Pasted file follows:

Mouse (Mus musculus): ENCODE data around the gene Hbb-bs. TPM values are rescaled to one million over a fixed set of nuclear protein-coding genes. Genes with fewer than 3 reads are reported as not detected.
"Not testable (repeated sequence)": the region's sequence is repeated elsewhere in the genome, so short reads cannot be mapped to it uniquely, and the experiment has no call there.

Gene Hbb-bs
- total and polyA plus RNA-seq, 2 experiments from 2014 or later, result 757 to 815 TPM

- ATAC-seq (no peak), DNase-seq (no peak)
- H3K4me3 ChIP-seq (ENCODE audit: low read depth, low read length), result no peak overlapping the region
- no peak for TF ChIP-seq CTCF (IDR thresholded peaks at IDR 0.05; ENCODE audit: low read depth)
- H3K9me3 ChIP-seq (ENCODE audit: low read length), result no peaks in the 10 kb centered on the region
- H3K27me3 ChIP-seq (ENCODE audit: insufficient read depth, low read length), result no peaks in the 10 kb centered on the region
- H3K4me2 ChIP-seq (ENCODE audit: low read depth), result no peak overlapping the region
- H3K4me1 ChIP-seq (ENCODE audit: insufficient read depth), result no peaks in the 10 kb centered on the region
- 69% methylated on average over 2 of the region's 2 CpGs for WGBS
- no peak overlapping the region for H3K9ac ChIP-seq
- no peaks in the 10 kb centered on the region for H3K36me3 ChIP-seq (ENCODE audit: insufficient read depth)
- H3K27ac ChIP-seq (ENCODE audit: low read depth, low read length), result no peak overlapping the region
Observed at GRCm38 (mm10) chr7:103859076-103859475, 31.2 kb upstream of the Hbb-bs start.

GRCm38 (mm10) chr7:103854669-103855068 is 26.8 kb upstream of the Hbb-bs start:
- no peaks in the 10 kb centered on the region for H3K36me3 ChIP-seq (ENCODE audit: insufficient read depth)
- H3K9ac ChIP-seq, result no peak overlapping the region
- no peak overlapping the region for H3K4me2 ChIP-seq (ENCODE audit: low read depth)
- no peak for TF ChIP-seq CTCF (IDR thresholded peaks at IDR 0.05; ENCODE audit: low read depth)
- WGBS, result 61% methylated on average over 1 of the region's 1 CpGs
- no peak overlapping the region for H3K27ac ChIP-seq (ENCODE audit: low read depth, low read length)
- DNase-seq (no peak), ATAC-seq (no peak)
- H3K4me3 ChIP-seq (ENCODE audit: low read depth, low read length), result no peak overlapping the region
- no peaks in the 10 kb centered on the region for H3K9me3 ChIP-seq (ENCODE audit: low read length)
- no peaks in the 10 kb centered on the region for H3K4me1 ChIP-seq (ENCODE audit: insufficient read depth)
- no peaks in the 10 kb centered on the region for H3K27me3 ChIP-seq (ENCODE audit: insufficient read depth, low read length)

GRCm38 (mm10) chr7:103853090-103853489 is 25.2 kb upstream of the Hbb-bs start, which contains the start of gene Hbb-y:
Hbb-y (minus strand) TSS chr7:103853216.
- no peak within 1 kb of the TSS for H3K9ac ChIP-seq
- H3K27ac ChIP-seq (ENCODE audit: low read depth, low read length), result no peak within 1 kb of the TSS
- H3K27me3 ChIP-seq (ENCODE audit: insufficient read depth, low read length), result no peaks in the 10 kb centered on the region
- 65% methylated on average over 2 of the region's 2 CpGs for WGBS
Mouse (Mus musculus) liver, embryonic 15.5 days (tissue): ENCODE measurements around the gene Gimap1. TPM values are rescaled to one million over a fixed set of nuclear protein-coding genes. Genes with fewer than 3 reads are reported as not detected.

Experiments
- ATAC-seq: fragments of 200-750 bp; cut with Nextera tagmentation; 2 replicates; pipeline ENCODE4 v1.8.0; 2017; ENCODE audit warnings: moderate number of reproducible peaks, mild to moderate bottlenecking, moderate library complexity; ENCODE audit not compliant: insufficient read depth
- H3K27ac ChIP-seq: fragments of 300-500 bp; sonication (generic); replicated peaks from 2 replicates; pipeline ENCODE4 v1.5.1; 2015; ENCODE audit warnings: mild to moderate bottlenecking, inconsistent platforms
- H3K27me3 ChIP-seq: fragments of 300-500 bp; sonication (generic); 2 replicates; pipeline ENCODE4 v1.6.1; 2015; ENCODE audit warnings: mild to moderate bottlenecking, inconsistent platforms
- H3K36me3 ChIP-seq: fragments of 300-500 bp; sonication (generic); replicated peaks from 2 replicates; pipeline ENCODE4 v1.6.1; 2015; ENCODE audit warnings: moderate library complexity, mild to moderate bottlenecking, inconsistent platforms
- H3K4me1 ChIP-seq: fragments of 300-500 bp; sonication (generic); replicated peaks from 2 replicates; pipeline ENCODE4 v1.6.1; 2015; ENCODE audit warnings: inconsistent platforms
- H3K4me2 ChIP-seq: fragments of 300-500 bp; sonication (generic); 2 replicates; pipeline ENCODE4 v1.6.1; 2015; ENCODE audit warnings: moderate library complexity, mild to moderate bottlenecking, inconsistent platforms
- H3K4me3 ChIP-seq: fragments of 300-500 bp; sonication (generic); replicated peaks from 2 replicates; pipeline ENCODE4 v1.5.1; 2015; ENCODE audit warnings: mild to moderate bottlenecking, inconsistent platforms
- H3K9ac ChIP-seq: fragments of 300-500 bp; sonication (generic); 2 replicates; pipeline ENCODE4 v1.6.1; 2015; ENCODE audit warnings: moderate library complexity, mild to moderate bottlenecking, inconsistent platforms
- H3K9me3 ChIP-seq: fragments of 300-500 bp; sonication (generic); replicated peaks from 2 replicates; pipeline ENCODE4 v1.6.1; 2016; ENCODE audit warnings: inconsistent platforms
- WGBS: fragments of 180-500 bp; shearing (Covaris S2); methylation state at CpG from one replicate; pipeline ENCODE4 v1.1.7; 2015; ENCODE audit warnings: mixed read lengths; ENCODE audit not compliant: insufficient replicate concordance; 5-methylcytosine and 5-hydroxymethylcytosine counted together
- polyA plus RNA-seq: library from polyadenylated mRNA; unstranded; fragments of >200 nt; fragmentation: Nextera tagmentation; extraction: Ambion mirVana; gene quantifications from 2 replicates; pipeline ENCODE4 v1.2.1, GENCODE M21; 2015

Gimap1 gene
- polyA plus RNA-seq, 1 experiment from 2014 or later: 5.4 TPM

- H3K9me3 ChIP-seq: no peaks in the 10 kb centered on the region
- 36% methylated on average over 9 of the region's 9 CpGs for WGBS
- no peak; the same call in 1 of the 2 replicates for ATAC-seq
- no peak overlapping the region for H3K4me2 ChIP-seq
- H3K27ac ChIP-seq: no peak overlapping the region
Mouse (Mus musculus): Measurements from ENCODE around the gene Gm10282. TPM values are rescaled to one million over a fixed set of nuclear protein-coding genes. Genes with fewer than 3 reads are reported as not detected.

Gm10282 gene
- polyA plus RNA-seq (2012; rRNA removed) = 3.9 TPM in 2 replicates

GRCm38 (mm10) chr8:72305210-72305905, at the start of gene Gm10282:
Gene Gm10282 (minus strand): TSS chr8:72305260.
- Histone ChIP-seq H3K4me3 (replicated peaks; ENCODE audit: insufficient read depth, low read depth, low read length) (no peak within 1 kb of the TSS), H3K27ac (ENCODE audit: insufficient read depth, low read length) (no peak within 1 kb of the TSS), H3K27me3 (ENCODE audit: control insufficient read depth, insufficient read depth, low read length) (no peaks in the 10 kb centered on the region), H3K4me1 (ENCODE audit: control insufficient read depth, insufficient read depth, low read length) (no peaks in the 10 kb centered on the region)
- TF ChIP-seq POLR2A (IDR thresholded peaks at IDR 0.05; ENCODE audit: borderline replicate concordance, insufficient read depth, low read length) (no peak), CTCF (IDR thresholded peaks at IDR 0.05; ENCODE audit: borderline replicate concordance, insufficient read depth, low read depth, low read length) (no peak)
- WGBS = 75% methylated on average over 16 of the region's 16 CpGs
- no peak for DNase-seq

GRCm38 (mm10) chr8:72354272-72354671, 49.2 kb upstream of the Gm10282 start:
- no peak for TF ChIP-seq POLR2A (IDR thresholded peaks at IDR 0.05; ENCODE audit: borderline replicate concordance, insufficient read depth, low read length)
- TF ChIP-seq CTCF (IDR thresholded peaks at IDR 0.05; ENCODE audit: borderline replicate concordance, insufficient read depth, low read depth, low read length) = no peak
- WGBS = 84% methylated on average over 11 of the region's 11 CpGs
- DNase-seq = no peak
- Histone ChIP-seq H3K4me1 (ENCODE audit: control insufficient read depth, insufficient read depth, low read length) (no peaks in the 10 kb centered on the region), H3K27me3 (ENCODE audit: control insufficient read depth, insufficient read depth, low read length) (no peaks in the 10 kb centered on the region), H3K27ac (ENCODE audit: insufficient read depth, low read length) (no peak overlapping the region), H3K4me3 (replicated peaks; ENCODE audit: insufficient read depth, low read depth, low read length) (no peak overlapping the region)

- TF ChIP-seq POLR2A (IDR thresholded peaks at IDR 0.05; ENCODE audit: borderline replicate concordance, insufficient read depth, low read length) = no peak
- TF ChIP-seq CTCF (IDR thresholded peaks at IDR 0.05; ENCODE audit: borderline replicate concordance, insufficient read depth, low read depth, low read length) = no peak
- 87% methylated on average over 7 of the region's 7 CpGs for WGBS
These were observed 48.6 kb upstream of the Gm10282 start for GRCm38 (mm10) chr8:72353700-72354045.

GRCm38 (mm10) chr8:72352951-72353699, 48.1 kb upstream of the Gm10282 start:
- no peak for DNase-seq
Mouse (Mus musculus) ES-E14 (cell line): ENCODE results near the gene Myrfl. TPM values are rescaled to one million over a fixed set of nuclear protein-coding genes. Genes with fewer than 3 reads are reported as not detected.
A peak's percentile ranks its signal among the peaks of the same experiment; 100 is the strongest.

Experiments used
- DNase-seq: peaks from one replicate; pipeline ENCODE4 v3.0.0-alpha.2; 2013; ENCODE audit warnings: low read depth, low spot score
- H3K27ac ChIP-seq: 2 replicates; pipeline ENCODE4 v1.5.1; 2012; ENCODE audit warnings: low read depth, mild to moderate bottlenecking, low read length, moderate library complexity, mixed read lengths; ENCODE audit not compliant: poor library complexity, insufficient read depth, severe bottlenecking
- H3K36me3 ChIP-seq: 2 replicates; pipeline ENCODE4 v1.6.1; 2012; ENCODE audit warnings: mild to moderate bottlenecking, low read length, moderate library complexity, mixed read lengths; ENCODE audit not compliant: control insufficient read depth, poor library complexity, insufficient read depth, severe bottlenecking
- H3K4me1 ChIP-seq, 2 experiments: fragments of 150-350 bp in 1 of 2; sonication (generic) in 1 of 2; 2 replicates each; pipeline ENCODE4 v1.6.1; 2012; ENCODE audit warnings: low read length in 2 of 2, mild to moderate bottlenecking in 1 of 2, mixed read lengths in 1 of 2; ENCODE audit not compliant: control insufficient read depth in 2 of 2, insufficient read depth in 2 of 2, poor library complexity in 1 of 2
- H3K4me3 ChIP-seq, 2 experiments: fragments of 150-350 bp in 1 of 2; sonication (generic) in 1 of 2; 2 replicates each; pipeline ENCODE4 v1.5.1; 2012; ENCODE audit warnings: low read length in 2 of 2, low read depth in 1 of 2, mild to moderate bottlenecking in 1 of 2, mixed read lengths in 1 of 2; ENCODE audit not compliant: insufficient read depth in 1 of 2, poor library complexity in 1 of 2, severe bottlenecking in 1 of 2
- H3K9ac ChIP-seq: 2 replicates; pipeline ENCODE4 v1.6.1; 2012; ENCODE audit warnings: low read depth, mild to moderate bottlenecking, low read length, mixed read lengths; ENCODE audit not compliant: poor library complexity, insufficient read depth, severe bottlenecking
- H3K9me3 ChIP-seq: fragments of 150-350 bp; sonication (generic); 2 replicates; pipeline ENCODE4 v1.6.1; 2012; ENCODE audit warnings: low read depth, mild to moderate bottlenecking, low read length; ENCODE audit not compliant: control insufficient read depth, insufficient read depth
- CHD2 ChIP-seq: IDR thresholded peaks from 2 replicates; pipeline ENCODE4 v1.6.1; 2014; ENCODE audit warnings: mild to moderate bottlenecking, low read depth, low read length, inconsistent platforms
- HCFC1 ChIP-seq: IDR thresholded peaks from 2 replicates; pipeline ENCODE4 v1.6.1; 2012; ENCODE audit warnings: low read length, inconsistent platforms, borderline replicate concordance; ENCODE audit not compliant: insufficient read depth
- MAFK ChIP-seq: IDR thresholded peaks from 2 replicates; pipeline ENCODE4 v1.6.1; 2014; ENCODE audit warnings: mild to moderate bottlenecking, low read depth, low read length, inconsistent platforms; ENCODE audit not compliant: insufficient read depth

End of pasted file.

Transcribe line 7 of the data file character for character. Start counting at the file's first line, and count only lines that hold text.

- no peak for TF ChIP-seq CTCF (IDR thresholded peaks at IDR 0.05; ENCODE audit: low read depth)